CARI BEAUCHAMP discusses & signs
MY FIRST TIME IN HOLLYWOOD
Wednesday, July 22nd at 7PM
8818 Sunset Blvd, West Hollywood
This is the extraordinary story, told for the first time, of Joseph P. Kennedy’s remarkable reign in Hollywood, in which he ran three movie studios simultaneously, led the revolution in sound pictures—and made the fortune that became the foundation of his empire.
Kennedy saw filmmaking as “a gold mine” when movies were an idea one week, in front of the camera the next, and in theaters within the month.
It was 1919; Kennedy was thirty-one years old.
Between 1926 and 1930, Kennedy used his talents to position himself as a Hollywood leader. He ran Film Booking Offices (FBO), was brought in to run Pathé and the Keith-Albee-Orpheum theaters, and became the chairman of their boards. Within months, he was asked to head First National film company. By 1928, Kennedy—merciless, electrifying, a visionary—was running three studios at once.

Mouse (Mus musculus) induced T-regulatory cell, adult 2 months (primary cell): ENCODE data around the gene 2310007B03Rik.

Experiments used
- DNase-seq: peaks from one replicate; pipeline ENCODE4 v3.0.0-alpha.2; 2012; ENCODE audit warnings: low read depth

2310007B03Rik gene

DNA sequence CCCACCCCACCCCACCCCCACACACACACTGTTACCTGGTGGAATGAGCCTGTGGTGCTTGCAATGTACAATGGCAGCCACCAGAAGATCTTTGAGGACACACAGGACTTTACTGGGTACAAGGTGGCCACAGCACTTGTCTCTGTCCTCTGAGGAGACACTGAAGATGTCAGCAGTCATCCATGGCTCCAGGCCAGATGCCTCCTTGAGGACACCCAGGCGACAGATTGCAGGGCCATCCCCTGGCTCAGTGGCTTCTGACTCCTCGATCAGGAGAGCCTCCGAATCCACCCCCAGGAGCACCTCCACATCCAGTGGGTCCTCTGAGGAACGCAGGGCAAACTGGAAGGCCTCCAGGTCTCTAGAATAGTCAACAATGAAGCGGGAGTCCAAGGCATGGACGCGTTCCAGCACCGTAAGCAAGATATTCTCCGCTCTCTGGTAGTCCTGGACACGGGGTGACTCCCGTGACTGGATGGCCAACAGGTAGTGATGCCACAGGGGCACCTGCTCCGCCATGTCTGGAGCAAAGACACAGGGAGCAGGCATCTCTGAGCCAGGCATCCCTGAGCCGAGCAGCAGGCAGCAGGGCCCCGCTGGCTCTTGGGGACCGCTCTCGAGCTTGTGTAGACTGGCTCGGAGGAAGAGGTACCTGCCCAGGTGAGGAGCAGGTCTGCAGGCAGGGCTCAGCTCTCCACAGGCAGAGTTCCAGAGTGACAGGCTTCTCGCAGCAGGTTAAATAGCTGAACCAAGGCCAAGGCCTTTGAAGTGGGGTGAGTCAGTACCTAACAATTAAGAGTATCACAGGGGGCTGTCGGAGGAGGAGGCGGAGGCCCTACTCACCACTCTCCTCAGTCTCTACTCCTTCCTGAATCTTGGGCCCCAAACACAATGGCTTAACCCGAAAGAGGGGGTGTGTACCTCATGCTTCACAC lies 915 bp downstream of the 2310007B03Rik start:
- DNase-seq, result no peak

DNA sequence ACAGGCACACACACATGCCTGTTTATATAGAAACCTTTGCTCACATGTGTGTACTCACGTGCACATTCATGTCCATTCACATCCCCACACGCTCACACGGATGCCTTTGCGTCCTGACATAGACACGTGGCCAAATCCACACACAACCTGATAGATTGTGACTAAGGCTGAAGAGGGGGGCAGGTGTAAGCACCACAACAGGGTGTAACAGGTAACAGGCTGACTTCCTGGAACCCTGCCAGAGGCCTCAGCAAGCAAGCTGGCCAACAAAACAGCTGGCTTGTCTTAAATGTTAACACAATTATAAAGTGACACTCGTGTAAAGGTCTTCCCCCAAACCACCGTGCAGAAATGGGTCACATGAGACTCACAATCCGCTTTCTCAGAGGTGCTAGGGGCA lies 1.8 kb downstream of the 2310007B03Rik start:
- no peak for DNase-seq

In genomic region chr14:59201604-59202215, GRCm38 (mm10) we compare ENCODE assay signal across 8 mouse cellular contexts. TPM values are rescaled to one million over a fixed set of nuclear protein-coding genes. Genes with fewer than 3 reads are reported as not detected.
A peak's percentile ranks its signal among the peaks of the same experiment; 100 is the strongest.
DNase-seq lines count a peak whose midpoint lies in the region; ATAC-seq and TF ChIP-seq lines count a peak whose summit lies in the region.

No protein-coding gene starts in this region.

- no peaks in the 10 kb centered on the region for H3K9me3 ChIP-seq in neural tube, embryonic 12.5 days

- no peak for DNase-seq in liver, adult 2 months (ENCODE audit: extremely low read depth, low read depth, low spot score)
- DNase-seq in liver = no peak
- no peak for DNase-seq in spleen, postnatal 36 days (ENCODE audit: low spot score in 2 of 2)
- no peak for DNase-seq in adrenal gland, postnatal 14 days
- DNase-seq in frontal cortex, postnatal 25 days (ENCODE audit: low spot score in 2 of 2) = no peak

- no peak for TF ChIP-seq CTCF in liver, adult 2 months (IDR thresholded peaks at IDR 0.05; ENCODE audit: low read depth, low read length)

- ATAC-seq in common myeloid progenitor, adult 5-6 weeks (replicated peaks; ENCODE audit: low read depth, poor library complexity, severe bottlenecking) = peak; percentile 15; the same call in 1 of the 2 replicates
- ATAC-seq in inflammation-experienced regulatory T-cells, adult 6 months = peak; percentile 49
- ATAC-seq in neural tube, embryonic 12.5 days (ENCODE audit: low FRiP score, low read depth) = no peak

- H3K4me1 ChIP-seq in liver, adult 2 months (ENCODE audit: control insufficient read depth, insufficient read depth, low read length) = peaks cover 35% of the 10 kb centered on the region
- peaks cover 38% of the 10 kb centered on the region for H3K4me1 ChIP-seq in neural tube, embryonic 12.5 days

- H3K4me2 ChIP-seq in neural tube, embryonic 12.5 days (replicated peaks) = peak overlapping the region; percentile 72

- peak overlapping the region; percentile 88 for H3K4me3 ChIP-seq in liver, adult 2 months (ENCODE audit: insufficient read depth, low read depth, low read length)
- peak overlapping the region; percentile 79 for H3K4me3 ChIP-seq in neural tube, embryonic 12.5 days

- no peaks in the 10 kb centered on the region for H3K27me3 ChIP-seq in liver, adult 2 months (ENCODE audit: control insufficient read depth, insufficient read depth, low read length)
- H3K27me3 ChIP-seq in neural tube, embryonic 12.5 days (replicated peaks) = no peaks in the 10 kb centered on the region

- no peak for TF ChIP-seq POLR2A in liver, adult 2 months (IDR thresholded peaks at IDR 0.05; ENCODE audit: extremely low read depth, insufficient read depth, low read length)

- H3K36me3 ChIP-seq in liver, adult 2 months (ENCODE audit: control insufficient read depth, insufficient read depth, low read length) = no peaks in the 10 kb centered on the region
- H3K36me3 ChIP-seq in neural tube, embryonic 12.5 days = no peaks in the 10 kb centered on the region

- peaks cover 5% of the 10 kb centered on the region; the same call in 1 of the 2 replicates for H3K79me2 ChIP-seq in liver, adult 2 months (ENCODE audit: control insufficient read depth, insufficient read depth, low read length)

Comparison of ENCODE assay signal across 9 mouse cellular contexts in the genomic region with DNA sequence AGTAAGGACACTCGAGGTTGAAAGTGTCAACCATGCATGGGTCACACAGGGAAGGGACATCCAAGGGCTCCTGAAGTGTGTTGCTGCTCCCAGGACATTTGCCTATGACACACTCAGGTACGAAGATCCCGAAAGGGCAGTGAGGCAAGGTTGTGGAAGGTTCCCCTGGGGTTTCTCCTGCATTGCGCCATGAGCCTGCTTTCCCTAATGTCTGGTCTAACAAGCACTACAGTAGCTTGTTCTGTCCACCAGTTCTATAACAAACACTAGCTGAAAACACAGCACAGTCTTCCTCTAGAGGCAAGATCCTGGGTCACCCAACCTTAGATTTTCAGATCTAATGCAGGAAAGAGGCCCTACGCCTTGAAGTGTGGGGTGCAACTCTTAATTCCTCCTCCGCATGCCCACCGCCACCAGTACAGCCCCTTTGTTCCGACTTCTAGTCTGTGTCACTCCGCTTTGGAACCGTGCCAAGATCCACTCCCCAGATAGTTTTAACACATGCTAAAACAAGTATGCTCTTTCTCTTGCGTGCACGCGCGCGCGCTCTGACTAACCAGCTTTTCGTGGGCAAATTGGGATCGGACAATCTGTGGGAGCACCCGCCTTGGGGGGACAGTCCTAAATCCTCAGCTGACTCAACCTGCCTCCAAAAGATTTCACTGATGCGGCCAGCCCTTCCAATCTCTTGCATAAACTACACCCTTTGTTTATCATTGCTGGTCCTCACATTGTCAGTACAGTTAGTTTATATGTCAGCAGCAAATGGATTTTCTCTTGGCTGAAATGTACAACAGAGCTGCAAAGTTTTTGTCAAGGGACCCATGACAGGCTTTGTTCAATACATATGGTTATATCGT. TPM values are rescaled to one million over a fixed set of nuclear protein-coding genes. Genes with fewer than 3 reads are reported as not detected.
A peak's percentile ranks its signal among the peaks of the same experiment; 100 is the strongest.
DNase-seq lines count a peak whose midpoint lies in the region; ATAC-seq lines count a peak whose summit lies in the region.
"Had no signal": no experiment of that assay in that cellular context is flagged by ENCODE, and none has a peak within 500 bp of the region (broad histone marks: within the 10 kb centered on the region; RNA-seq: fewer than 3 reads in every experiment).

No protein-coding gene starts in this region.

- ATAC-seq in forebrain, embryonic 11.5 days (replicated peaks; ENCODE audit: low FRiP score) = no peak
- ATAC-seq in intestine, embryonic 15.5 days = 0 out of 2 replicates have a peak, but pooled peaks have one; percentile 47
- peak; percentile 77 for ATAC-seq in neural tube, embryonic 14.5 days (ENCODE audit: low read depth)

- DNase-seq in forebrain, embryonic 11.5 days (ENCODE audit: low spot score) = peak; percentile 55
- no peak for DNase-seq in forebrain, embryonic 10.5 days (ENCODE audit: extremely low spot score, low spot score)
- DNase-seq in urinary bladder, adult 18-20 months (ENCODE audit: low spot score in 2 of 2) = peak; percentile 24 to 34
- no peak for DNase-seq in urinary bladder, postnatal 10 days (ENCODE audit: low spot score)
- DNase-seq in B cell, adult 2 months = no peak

In Joseph P. Kennedy Presents, Cari Beauchamp writes about the genius behind Kennedy’s profiteering and his importance in changing the way Hollywood conducted business. As one of the first nonfamily members to be given access to Kennedy’s personal papers, Beauchamp, through years of meticulous research and countless interviews with those close to Kennedy, has dug through the maze of deals and the files of memos and notes, only recently made available, to tell in full how he made it all happen: how he charmed, cajoled, and bullied; how he juggles various backers—and managed to line his pockets with millions.
Beauchamp writes about the movies Kennedy produced and the stars he made, about the studios he razed and those he reorganized, about the jobs that werelost and the careers that were ruined (among them, that of silent film cowboy star Fred Thomson—one of America’s top box-office draws).
Beauchamp tells for the first time the full story of Kennedy’s affair with the feisty Gloria Swanson, the “reigning Queen of Hollywood”—an extravagant escapade that became legend and that triggered one of Hollywood’s biggest financial fiascos. It began with Kennedy taking over Swanson’s personal and professional life (“Together we could make millions,” he promised), and ended with his first failure (personal and public) and her career on the brink of ruin, a million dollars in debt.